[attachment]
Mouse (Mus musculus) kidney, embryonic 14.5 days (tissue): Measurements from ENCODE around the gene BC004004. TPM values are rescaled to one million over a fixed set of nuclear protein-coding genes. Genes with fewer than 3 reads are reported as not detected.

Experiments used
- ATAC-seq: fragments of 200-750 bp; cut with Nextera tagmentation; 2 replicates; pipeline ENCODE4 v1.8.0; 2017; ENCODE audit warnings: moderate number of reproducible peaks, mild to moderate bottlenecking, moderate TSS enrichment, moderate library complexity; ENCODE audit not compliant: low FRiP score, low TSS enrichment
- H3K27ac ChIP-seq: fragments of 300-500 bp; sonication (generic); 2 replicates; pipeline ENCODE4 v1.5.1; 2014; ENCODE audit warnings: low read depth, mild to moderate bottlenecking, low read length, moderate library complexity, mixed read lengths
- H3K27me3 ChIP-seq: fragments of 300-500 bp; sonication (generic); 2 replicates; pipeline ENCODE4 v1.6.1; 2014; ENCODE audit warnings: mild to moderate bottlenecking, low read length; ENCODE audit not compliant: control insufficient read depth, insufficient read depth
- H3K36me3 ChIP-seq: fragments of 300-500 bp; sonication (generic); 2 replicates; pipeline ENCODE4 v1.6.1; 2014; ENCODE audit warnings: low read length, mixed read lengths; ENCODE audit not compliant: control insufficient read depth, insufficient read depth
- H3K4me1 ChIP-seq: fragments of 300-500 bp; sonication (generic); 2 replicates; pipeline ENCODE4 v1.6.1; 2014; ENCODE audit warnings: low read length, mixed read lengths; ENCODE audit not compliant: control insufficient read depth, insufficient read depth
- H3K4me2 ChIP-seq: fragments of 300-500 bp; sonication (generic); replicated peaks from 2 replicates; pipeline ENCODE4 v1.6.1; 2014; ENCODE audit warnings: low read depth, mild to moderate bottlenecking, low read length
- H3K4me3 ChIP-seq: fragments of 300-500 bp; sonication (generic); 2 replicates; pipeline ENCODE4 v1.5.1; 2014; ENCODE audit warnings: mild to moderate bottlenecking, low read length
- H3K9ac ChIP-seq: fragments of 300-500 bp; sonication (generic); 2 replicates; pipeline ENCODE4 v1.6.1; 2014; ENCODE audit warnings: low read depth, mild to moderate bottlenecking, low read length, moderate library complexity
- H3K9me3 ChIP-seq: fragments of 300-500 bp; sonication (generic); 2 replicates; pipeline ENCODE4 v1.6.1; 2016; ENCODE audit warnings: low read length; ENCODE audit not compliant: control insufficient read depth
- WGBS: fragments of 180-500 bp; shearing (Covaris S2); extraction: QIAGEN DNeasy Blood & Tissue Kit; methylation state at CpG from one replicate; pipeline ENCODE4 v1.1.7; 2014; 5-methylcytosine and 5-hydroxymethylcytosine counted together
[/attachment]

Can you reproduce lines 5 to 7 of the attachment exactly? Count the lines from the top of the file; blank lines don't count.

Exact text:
- H3K27me3 ChIP-seq: fragments of 300-500 bp; sonication (generic); 2 replicates; pipeline ENCODE4 v1.6.1; 2014; ENCODE audit warnings: mild to moderate bottlenecking, low read length; ENCODE audit not compliant: control insufficient read depth, insufficient read depth
- H3K36me3 ChIP-seq: fragments of 300-500 bp; sonication (generic); 2 replicates; pipeline ENCODE4 v1.6.1; 2014; ENCODE audit warnings: low read length, mixed read lengths; ENCODE audit not compliant: control insufficient read depth, insufficient read depth
- H3K4me1 ChIP-seq: fragments of 300-500 bp; sonication (generic); 2 replicates; pipeline ENCODE4 v1.6.1; 2014; ENCODE audit warnings: low read length, mixed read lengths; ENCODE audit not compliant: control insufficient read depth, insufficient read depth